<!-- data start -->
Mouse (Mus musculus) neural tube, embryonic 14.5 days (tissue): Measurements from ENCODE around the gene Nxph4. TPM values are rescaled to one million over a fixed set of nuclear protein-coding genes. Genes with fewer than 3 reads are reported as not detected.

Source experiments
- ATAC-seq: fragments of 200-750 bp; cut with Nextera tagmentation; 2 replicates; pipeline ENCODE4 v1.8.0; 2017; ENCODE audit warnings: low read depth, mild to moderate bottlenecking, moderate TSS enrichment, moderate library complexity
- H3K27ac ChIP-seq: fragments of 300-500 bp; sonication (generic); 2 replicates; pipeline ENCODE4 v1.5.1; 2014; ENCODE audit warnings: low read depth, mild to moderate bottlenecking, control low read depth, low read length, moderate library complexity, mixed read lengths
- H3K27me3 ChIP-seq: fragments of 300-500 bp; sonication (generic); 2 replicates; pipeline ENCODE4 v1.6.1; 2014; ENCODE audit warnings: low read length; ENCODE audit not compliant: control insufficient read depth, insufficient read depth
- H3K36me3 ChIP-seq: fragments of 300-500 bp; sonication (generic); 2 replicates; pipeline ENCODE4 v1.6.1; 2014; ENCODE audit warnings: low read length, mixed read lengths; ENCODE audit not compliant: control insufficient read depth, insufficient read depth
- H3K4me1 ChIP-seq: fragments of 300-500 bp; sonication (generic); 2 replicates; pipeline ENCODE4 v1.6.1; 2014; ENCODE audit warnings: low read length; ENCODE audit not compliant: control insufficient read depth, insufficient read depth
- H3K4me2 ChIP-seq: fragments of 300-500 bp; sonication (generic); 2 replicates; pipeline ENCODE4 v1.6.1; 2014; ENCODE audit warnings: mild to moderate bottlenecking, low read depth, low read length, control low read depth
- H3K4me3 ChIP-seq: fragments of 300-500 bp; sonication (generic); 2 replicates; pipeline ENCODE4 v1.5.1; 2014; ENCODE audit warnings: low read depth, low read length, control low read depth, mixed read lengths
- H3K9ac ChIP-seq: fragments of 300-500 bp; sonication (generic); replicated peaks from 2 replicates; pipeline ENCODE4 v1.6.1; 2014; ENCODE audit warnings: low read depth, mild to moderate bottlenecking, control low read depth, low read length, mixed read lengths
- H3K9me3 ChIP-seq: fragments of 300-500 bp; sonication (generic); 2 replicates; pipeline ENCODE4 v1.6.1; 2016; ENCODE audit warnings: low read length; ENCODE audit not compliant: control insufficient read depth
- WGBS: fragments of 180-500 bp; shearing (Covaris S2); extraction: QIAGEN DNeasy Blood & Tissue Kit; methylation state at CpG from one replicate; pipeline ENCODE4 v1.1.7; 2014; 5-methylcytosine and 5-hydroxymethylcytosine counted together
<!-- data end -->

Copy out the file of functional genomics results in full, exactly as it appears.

Mouse (Mus musculus) neural tube, embryonic 14.5 days (tissue): Measurements from ENCODE around the gene Nxph4. TPM values are rescaled to one million over a fixed set of nuclear protein-coding genes. Genes with fewer than 3 reads are reported as not detected.

Source experiments
- ATAC-seq: fragments of 200-750 bp; cut with Nextera tagmentation; 2 replicates; pipeline ENCODE4 v1.8.0; 2017; ENCODE audit warnings: low read depth, mild to moderate bottlenecking, moderate TSS enrichment, moderate library complexity
- H3K27ac ChIP-seq: fragments of 300-500 bp; sonication (generic); 2 replicates; pipeline ENCODE4 v1.5.1; 2014; ENCODE audit warnings: low read depth, mild to moderate bottlenecking, control low read depth, low read length, moderate library complexity, mixed read lengths
- H3K27me3 ChIP-seq: fragments of 300-500 bp; sonication (generic); 2 replicates; pipeline ENCODE4 v1.6.1; 2014; ENCODE audit warnings: low read length; ENCODE audit not compliant: control insufficient read depth, insufficient read depth
- H3K36me3 ChIP-seq: fragments of 300-500 bp; sonication (generic); 2 replicates; pipeline ENCODE4 v1.6.1; 2014; ENCODE audit warnings: low read length, mixed read lengths; ENCODE audit not compliant: control insufficient read depth, insufficient read depth
- H3K4me1 ChIP-seq: fragments of 300-500 bp; sonication (generic); 2 replicates; pipeline ENCODE4 v1.6.1; 2014; ENCODE audit warnings: low read length; ENCODE audit not compliant: control insufficient read depth, insufficient read depth
- H3K4me2 ChIP-seq: fragments of 300-500 bp; sonication (generic); 2 replicates; pipeline ENCODE4 v1.6.1; 2014; ENCODE audit warnings: mild to moderate bottlenecking, low read depth, low read length, control low read depth
- H3K4me3 ChIP-seq: fragments of 300-500 bp; sonication (generic); 2 replicates; pipeline ENCODE4 v1.5.1; 2014; ENCODE audit warnings: low read depth, low read length, control low read depth, mixed read lengths
- H3K9ac ChIP-seq: fragments of 300-500 bp; sonication (generic); replicated peaks from 2 replicates; pipeline ENCODE4 v1.6.1; 2014; ENCODE audit warnings: low read depth, mild to moderate bottlenecking, control low read depth, low read length, mixed read lengths
- H3K9me3 ChIP-seq: fragments of 300-500 bp; sonication (generic); 2 replicates; pipeline ENCODE4 v1.6.1; 2016; ENCODE audit warnings: low read length; ENCODE audit not compliant: control insufficient read depth
- WGBS: fragments of 180-500 bp; shearing (Covaris S2); extraction: QIAGEN DNeasy Blood & Tissue Kit; methylation state at CpG from one replicate; pipeline ENCODE4 v1.1.7; 2014; 5-methylcytosine and 5-hydroxymethylcytosine counted together